Commissioner’s action mandates workers’ compensation carriers reflect reduced risk of loss in premiums due to “stay-at-home” orders
Earlier this week Insurance Commissioner Ricardo Lara issued an Order adopting emergency workers’ compensation regulations in response to the COVID-19 pandemic. These new regulations will mandate insurance companies to recompute premium charges for policyholders to reflect reduced risk of loss consistent with Commissioner Lara’s April 13 and May 15, 2020 Bulletins, and will result in savings for many policyholders as businesses continue to struggle financially during the COVID-19 pandemic.
Under these emergency regulations, employers are permitted to reclassify an employee if the employee’s duties have changed to a clerical classification that has reduced risk than the employee’s previous classification. This reclassification will reduce the employer’s premiums for employees who are a lower risk because they are now working from home even though they may not have previously done so. This change would be retroactive to March 19, 2020, the first day of the Governor’s statewide stay-at-home order, and conclude 60 days after the order is lifted.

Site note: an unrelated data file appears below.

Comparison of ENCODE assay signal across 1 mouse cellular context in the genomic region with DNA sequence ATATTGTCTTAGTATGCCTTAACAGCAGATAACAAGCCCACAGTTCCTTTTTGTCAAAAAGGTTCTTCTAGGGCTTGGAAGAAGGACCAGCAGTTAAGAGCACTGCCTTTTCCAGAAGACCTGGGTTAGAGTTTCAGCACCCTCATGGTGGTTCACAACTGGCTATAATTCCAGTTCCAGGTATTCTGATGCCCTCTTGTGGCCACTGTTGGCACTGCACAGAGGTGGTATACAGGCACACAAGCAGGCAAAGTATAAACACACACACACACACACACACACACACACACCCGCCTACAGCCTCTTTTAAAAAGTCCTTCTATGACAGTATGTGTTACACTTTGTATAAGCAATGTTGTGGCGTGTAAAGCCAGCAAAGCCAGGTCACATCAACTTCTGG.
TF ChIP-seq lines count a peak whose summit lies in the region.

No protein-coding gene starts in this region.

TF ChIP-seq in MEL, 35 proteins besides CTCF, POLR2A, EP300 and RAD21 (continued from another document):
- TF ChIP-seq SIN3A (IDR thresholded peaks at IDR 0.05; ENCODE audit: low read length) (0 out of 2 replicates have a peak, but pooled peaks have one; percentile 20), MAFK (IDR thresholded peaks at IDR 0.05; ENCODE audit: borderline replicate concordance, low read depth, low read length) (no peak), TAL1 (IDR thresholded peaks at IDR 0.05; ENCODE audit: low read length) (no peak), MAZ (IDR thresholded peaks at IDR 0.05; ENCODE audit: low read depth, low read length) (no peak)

These emergency regulations also exclude from premium calculations the payments made to an employee, including sick or family leave, while the employee is not performing duties of any kind for the employer. Typically, these payments would be used as a basis for the employer’s workers’ compensation premium. This change will lower the employer’s rate by reducing the amount of payroll assessed, and the employer will not pay premium for paid workers who are otherwise being furloughed.
This new regulation will also exclude claims related to a COVID-19 diagnosis from being included in future rate calculations so that employers are not penalized with higher rates due to COVID-19 claims.
Insurers will also be required to report injuries involving a diagnosis of COVID-19 which will allow the Commissioner’s statistical agent—the WCIRB—to keep track of COVID-19 injuries, and will aid in the WCIRB’s future analyses of the workplace and market impacts.